9 Must Have Accessories for Your Tent

Views 1 Like Comments Comment
Like if this Guide is helpful
9 Must Have Accessories for Your Tent

Camping in the great outdoors is a heady experience: mountainside or on a sandy beach, far from civilisation or just a bit off the path, there is something about the fresh air and the uncluttered environment that brings many people back to life. That said, before setting off on adventures large and small, it makes sense to prepare well. Checklists should include proper clothing, items for cooking, sleeping gear, navigation tools, and a first aid kit, as well as a few essentials for your home away from home, the tent.

A tent should be secure and comfortable, providing adequate shelter from the elements and a bit of privacy from neighbouring campers and creatures. There are several accessories that enhance the tent's function, efficiency, and comfort. Deciding what to pack also depends on other factors, such as how much weight one expects to carry, and the local terrain and weather conditions. Planning ahead can be the key to a happy, smooth camping trip.

1: Extra Tent Pegs

If there is a single accessory to have in abundance, it is pegs. Pegs, which are driven into the ground at the corners of the tent, are essential to keeping a tent securely fixed in place and preventing water from entering. However, they also tend to endure a lot of abuse, from overzealous hammering, to difficult ground conditions like rocks and roots. Over time, they wear down, and may break unexpectedly, or simply become unusable. Moreover, as small objects, they are more likely to be misplaced in the jumble of camping gear. Therefore, it is advisable to carry extras on every camping trip, just to be on the safe side.

There are different types of pegs, some designed with specific terrain in mind. Others may be intended for certain types or brands of tents. The following chart outlines some of the more common tent pegs.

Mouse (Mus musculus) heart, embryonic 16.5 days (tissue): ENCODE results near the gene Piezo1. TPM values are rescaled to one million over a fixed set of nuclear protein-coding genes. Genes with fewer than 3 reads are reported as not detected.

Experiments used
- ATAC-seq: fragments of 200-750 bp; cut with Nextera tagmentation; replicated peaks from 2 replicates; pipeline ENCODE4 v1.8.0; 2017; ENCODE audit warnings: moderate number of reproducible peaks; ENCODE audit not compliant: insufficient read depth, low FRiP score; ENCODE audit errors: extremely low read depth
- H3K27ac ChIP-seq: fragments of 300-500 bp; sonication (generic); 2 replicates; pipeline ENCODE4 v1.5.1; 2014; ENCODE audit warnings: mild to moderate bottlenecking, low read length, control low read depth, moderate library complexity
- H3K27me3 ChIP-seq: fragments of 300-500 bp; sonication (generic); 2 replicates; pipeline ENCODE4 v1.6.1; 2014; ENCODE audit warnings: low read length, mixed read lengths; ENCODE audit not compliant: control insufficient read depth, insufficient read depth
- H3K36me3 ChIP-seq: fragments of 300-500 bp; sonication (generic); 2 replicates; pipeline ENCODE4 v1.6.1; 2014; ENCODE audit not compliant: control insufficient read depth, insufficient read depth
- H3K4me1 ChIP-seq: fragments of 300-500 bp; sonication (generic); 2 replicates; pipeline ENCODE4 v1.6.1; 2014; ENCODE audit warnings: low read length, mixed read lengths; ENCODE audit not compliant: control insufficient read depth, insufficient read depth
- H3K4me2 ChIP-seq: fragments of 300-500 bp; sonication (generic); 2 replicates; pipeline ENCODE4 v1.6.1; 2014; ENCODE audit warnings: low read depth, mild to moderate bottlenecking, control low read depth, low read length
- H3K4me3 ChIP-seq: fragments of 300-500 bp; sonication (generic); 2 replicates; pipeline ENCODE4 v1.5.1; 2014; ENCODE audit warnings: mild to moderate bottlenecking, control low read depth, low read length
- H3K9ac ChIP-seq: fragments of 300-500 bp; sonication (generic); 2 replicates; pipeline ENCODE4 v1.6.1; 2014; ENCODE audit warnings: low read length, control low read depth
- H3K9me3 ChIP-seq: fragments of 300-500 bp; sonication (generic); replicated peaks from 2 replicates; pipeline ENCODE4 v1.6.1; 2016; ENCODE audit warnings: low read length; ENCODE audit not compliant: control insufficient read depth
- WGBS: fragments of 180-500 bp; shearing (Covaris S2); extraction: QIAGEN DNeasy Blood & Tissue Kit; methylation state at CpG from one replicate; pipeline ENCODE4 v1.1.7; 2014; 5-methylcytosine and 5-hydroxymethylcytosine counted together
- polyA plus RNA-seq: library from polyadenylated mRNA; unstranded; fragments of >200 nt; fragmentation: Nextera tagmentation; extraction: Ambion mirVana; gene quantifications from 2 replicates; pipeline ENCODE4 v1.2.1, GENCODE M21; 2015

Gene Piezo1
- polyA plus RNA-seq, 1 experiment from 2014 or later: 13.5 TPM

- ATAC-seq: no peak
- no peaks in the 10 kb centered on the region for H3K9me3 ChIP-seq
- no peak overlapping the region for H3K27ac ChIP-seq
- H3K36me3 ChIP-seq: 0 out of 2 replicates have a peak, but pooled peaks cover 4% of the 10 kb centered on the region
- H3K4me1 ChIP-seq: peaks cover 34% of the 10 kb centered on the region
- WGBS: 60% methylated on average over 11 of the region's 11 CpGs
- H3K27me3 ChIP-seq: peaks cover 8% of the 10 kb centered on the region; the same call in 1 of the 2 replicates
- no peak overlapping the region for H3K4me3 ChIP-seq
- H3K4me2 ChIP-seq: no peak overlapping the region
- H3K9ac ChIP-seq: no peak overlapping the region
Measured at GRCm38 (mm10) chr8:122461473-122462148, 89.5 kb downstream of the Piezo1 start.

Tent Peg Type

Description

Steel Pegs

Strong and durable, but heavy; recommended for weighty, family-size tents made from heavier fabric

Aluminum Pegs

Lightweight, strong, and durable; good for lightweight backpacking tents

Titanium Pegs

Ultra lightweight and durable, smaller in diameter than aluminum, making it easier to drive into ground; if hammered into a rock, titanium tends to flex slightly, preventing bending

Sand Pegs

Lightweight plastic pegs designed to hold in sandy ground; ideal for beach camping; some, such as Supa Peg, are UV-protected to prevent sun damage

L-Shaped Pegs

Lightweight shape but cannot be hammered into ground; also, prone to breaking

V-Shaped Pegs

Have V-shaped sides that taper to a point; increased surface area provides more holding power

LED Pegs

Plastic pegs with battery-operated LED lights on top; make tent area visible; prevent tripping in dark over pegs; add some degree of illumination

Buyers should note what type of terrain the pegs are intended for. In addition, it helps to note whether a specific kind of peg is intended for their particular tent.

2: A Rubber Camping Mallet and a Peg Puller

Depending on the type of peg, campers setting up their space are likely to need a rubber mallet to drive the pegs firmly into the ground. And when it comes time to pack up, a peg puller makes it much easier to remove the pegs from the ground.

3: Additional Tent Poles

Tent poles hold up the sides of the tent. They tend to be fibreglass or aluminum, and technology has done much to improve the durability and flexibility of a tent's structure. However, damage may occur, due to inclement weather or improper use. For this reason, it helps to have extra tent poles on hand. When buying additional poles, pay close attention to the specifications of the originals, including length, diameter, material, and how they connect to the canopy.

4: A Footprint

A footprint is a tarp that goes under the tent; it is made of waterproof material that is tougher than the base of a tent. Pitching a tent on a footprint helps protect it from water and abrasion, thus prolonging the life of the tent. And since it prevents morning dew from seeping into the tent and water from pooling underneath during wet weather, a footprint makes the tent a more comfortable place to be.